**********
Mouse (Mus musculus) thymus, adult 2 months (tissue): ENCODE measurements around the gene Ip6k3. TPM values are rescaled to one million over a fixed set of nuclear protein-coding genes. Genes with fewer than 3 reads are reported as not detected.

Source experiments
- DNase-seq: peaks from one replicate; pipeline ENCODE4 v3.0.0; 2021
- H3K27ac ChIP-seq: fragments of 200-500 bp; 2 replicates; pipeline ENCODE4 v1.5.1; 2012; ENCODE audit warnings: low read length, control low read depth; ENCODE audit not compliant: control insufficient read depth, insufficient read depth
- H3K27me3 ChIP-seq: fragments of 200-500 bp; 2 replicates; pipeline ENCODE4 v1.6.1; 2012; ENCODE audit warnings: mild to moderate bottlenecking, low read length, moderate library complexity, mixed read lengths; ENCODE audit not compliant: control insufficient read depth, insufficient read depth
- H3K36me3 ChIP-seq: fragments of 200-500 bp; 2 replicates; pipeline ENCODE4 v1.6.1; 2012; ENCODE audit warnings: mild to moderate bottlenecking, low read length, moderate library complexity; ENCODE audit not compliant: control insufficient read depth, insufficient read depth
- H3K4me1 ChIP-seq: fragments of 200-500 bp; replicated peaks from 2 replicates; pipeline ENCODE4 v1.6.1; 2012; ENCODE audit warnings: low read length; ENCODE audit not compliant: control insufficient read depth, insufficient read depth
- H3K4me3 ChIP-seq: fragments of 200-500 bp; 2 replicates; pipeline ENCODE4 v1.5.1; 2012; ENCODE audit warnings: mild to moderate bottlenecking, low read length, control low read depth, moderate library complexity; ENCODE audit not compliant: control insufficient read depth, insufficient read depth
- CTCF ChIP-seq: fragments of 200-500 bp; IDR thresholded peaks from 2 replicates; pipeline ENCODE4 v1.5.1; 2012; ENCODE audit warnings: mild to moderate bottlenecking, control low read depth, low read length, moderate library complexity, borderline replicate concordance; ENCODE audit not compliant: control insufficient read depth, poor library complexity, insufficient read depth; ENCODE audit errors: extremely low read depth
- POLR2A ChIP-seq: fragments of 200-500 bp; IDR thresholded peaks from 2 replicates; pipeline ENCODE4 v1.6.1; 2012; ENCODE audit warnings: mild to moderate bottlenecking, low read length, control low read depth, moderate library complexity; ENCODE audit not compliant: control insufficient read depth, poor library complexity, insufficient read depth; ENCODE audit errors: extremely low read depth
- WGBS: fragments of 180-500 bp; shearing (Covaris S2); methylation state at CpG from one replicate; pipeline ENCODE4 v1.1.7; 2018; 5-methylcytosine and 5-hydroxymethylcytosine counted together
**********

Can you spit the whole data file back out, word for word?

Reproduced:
Mouse (Mus musculus) thymus, adult 2 months (tissue): ENCODE measurements around the gene Ip6k3. TPM values are rescaled to one million over a fixed set of nuclear protein-coding genes. Genes with fewer than 3 reads are reported as not detected.

Source experiments
- DNase-seq: peaks from one replicate; pipeline ENCODE4 v3.0.0; 2021
- H3K27ac ChIP-seq: fragments of 200-500 bp; 2 replicates; pipeline ENCODE4 v1.5.1; 2012; ENCODE audit warnings: low read length, control low read depth; ENCODE audit not compliant: control insufficient read depth, insufficient read depth
- H3K27me3 ChIP-seq: fragments of 200-500 bp; 2 replicates; pipeline ENCODE4 v1.6.1; 2012; ENCODE audit warnings: mild to moderate bottlenecking, low read length, moderate library complexity, mixed read lengths; ENCODE audit not compliant: control insufficient read depth, insufficient read depth
- H3K36me3 ChIP-seq: fragments of 200-500 bp; 2 replicates; pipeline ENCODE4 v1.6.1; 2012; ENCODE audit warnings: mild to moderate bottlenecking, low read length, moderate library complexity; ENCODE audit not compliant: control insufficient read depth, insufficient read depth
- H3K4me1 ChIP-seq: fragments of 200-500 bp; replicated peaks from 2 replicates; pipeline ENCODE4 v1.6.1; 2012; ENCODE audit warnings: low read length; ENCODE audit not compliant: control insufficient read depth, insufficient read depth
- H3K4me3 ChIP-seq: fragments of 200-500 bp; 2 replicates; pipeline ENCODE4 v1.5.1; 2012; ENCODE audit warnings: mild to moderate bottlenecking, low read length, control low read depth, moderate library complexity; ENCODE audit not compliant: control insufficient read depth, insufficient read depth
- CTCF ChIP-seq: fragments of 200-500 bp; IDR thresholded peaks from 2 replicates; pipeline ENCODE4 v1.5.1; 2012; ENCODE audit warnings: mild to moderate bottlenecking, control low read depth, low read length, moderate library complexity, borderline replicate concordance; ENCODE audit not compliant: control insufficient read depth, poor library complexity, insufficient read depth; ENCODE audit errors: extremely low read depth
- POLR2A ChIP-seq: fragments of 200-500 bp; IDR thresholded peaks from 2 replicates; pipeline ENCODE4 v1.6.1; 2012; ENCODE audit warnings: mild to moderate bottlenecking, low read length, control low read depth, moderate library complexity; ENCODE audit not compliant: control insufficient read depth, poor library complexity, insufficient read depth; ENCODE audit errors: extremely low read depth
- WGBS: fragments of 180-500 bp; shearing (Covaris S2); methylation state at CpG from one replicate; pipeline ENCODE4 v1.1.7; 2018; 5-methylcytosine and 5-hydroxymethylcytosine counted together